African Scholars

Monica Chege

Monica is an assistant research scientist with the Kenya Wildlife Service and is pursuing a Master of Science degree in Biology of Conservation Biology at the University of Nairobi.  Her current position at the Kenya Wildlife Service entails analysis of data relation to animal control, ecological assessments of wildlife species prior to their trans location, animal census, assessing the impact of fire and habitat management.  On successful completion of her MSc, Monica will be among the few Kenya Wildlife Service MSc female employees to be deployed in Kenya’s protected areas.

In 2014, Monica begin a new project “Lion (Panthera leo, Linnaeus, 1758) Spatial Ecology as an Indicator of Potential Conflict Areas in Nairobi National Park Ecosystem, Kenya” with funding support from the IDP Field Scholars Program.  The main objective of this research study is to look at how lions utilize each type of habitat in Nairobi National Park in relation to prey density and how these are related to human-lion conflict.

 Jackson Kingoo

Having worked for the Kenya Wildlife Service as a Research Assistant in Biodiversity Research & Monitoring for more than 15 years, Jackson has observed the ever growing challenges and threats to our wildlife and their habitats, degradation of habitats through unsustainable exploitation of the natural resources. Currently he is pursuing a BS in Dryland Natural Resource Management at the African Nazarene University in order to upgrade his professional skills to make a more significant contribution to biodiversity conservation issues.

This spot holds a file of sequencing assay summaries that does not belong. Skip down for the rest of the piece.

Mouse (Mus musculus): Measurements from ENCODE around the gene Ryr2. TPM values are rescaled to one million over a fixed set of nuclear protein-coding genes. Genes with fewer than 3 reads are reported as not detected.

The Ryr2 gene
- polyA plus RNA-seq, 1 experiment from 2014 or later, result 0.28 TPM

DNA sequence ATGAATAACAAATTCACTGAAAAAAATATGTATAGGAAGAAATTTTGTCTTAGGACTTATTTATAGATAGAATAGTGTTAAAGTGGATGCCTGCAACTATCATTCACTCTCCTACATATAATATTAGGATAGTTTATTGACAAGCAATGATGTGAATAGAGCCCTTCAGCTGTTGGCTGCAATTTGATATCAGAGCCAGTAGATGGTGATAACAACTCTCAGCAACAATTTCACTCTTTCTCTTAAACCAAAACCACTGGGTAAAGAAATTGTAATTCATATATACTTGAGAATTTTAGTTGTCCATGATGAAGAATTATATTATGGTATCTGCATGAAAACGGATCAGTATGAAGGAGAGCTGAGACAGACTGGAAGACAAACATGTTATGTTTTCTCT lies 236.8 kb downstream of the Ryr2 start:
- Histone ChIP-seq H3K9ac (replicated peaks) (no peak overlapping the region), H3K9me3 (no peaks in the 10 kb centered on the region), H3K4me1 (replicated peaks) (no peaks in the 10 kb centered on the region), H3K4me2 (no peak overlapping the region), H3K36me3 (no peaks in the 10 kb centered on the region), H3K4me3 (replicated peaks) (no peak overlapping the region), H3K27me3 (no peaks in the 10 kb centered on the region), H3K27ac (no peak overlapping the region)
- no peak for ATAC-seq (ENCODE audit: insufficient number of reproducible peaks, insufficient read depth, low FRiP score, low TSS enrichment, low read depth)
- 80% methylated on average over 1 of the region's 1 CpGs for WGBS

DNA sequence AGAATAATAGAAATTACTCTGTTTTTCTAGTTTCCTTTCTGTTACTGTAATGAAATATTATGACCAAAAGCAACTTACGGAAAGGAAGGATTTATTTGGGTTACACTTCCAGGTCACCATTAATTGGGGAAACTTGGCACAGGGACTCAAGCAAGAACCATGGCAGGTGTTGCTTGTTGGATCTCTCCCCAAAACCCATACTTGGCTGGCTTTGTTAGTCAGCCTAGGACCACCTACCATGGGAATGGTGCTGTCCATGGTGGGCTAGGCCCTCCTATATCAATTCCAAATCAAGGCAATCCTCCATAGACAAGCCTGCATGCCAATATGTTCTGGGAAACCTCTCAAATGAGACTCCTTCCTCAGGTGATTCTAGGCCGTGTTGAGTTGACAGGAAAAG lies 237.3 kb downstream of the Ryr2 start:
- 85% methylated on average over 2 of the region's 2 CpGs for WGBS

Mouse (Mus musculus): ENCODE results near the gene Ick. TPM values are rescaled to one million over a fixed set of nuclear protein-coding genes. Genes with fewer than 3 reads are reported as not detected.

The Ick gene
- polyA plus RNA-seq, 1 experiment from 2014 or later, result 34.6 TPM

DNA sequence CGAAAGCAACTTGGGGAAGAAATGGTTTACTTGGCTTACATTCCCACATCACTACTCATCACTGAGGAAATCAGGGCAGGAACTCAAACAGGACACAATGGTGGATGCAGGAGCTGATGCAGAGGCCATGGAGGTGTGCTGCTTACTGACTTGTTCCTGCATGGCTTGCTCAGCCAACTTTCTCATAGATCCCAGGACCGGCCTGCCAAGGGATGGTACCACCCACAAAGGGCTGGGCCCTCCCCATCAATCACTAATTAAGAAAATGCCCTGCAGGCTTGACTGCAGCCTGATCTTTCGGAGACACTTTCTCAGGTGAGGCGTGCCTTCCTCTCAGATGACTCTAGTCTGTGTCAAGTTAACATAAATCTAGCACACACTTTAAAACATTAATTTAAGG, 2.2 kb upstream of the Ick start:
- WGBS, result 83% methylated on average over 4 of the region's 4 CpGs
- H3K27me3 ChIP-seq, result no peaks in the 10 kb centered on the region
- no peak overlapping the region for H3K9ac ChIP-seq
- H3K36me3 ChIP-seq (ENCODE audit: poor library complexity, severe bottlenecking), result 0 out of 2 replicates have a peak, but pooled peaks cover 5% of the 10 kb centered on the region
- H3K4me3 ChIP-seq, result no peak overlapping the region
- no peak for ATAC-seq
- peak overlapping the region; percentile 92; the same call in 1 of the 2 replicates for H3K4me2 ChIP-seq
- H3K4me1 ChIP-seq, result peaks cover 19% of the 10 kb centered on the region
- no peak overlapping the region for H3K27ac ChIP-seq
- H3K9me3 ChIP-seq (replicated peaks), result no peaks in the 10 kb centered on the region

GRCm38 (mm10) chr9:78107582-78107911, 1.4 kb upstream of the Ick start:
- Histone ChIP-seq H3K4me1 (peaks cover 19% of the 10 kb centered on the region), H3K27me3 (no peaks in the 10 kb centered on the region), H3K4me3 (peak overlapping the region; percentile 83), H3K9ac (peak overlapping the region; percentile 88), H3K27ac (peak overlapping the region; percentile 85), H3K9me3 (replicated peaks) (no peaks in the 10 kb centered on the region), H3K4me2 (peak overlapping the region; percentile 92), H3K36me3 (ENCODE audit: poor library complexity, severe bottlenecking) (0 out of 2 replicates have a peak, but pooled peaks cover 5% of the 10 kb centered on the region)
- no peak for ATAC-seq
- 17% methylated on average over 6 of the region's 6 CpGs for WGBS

Paul Muigai Kirika

From January 2009 to present, Paul Kirika has been an assistant research scientist, Botany department, East Africa Herbarium, National Museums of Kenya. Due to his long-time interest in botany, he is currently pursuing an MSC at Moi University in order to acquire the research skills necessary to meet the critical challenges of classification and documentation of flora, thus enabling better understanding of existing botanical diversity for conservation.  MacArthur Associate Curator Thorsten Lumbsch (Botany) is collaborating with Ph.D. student Paul Kirka to study fungi and lichens.  To share their work on lichens with the world, the Field Museum is opening a special exhibition to explore the miniature world of lichens all around us in 2014.

In 2015, Paul will complete his PhD and become the first lichen expert in all of East Africa, one of the most bio diverse places on Earth.

 Francois Ngera Mwangi

Francois is a young biologist at the Lwiro Research Station in DR Congo who specializes in aquatic insects, undertaking stream monitoring research around Lwiro and building one of the finest collections of aquatic insects in the Albertine Rift region. He is currently pursuing his MSc in Environmental and Water Science at the University of the Western Cape in order to continue his study of aquatic ecosystems.

 Ibrahim Busolo Namunaba